- BeaN Jan 10, 2009 12:37 PM
I'm headed to Denver on 1/22 for 5 days to attend a professional meeting. Since I made my decision to go belatedly, I will be unable to partake of any of the vendor-provided free meals of rubber chicken (darn my luck). Since I am paying for the whole trip out of pocket, I want to get a good meal or two for my trouble.
Now for the particulars:
I will have a rental car.
I never met a cuisine I didn't like.
I am omnivorous.
When I travel I like to seek out the things unique to an area, especially if they are things uncommon to my home (greater Tampa area).
Cheap is fine.
Expensive is fine if the food is equally fine, but don't serve me a teaspoon of oxtail-flavored foam for $75 and expect me to think that if I was only smart, sophisticated or cultured enough my hunger would be sated and my soul exalted, because I will ask you why the emperor is naked tonight.
My husband lived in Cheyenne in the early 90’s; he told me to eat elk if I can find it or antelope if I can stand it. Is there much game to be had in Denver? What is typical of the cuisine (or is there anything typical about the cuisine)? Are there any winter season treasures that I should look for? Is there somewhere else on the net that offers more local guidance (like I have found for Chicago and NOLA)? Last but not least, if you had a houseguest coming from Florida, what would you like them to bring you? My husband roasts coffee at home, so I will be bringing that as a hostess gift for starters.
Some of the places that I’ve read about on this board so far are Rioja, Delite and B&W.
Thank you for sharing your chow experience!
I would say if you are looking for a distinctly Denver experience head out to The Fort in Morrison - about 15-20 minutes west of downtown. They'll have all the game you want, and some you would never think to try.
If you want steak head over to Elway's or Sullivan's. Otherwise the three that you mention are rock solid.
Thank you - I just finished reading a thread about "quintessential denver" and I think that the fort was mentioned there. It sounds really good!
I'm ashamed to admit that I am a flatlander. I live at 7 feet above sea level and driving across the Sunshine Skyway Bridge is frightening to me. Will a drive to the Fort afford views that are likely to terrify me?
That thread's a really good guide. Start by following the beacon of green chile & go from there. I don't know what the Mexican food's like in Florida, but if you've never had Southwestern Mexican, now's the time to start.
I might add that there's often game at the namesake of yours you mention, Beatrice & Woodsley. Right now I'm digging the place for brunch more than dinner, but it is a gorgeous, unique spot, still one of my faves in town (as is its sibling of a downtown bar, Mario's Double Daughter's Salotto).
There's also a lot of game served at Opus, although IMO in my one experience there I felt I was in a bit of a nudie empire, to borrow your metaphor. Others have a higher opinion of it.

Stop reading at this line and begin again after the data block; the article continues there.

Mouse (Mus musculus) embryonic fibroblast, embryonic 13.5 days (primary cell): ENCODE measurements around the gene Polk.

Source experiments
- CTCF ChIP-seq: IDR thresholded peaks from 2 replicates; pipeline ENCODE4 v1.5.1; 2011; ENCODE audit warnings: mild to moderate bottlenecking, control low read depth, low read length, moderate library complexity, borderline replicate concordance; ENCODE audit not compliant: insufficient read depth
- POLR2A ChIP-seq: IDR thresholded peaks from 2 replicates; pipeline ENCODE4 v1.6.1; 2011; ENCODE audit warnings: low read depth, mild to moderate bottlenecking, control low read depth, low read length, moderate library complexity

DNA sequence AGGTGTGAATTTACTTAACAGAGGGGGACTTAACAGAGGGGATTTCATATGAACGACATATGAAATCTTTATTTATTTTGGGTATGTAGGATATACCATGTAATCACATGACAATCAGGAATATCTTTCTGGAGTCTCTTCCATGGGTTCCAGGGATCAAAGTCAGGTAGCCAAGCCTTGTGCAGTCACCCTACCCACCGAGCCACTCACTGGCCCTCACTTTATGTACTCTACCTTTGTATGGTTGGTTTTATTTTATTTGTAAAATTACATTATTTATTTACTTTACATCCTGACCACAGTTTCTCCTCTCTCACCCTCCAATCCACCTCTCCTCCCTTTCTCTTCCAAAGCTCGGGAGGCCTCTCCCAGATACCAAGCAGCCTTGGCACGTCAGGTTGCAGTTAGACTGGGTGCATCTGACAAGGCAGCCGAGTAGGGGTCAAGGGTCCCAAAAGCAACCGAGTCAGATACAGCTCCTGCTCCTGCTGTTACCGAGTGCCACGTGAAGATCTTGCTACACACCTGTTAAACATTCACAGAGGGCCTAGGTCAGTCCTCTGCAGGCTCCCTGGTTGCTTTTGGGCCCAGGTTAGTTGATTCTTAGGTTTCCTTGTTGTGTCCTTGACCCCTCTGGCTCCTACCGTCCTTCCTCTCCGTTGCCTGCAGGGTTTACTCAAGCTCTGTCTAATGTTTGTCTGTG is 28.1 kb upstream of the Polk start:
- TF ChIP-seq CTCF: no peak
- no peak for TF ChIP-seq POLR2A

Re your Q about seasonality, of course everybody's been uttering the locavore mantra ad nauseum for years now but one place that I think gets underlooked in doing that really subtly and well is Panzano.
If re your gift question you're asking what do we miss most here in Denver—I guess I'd have to say I most miss the range of cuisines I could get in Boston. But I don't know how you bring someone a bowl of katchupada or Indian pudding.
(I've got a few detailed posts on my experiences at B&W, Opus, and Panzano on my blog if you're interested, URL in profile.)
If you are free for lunch or Sunday brunch, try Red Rocks Grille just north of Morrison (west of Denver, same direction as The Fort). Not necessarily a Chowish experience, but definitely a quintessentially Denver one. Red Rocks Amphitheater was built by the CCC amid spendid red-rock formations. Dramatic and beautiful. The eatery as it is now is just a few years old.The food is Southwestern (see http://www.redrocksonline.com/pages/s...) and the setting is memorable.
It's a little touristy, but absolutely quintessential Denver: the Buckhorn Exchange (http://www.buckhornexchange.com). Boy do they have game - elk, buffalo, quail. Specials are often things like emu, ostrich, and yak (yak is better than beef OR elk, and it's locally raised and grass-fed). Appetizers include rattlesnake, alligator, and Rocky Mountain oysters. Don't miss the upstairs saloon for an after-dinner drink, with the oldest liquor license in Colorado (No. 1) and on weekend nights, singing cowboys.
(I know the Buckhorn has gotten some bad reviews in CH, but it's never disappointed me. Though I have to admit that in recent years I go there more for the after dinner drinks and dessert and singing cowboys upstairs than for dinner. And the yak was delicious. Also, nowhere else IN town offers rattlesnake, alligator and RM oysters, and it's a great place to take visitors)
The Buckhorn is at 10th and Osage, you can take the light rail from downtown (it stops right in front) or drive five minutes to get there. You don't have to drive to Morrison for game but it's perfectly safe, our mountain roads aren't scary or dangerous unless you're going on one with "pass" in the name - Berthoud Pass, Loveland Pass, Guanella Pass, Independence Pass are all scary mountain roads, for example, but they're actually IN the mountains. The mountain roads have to be safe for the millions of ski vacationers. Denver is at the high end of the plains and pretty flat. Morrison is in the beginnings of the foothills.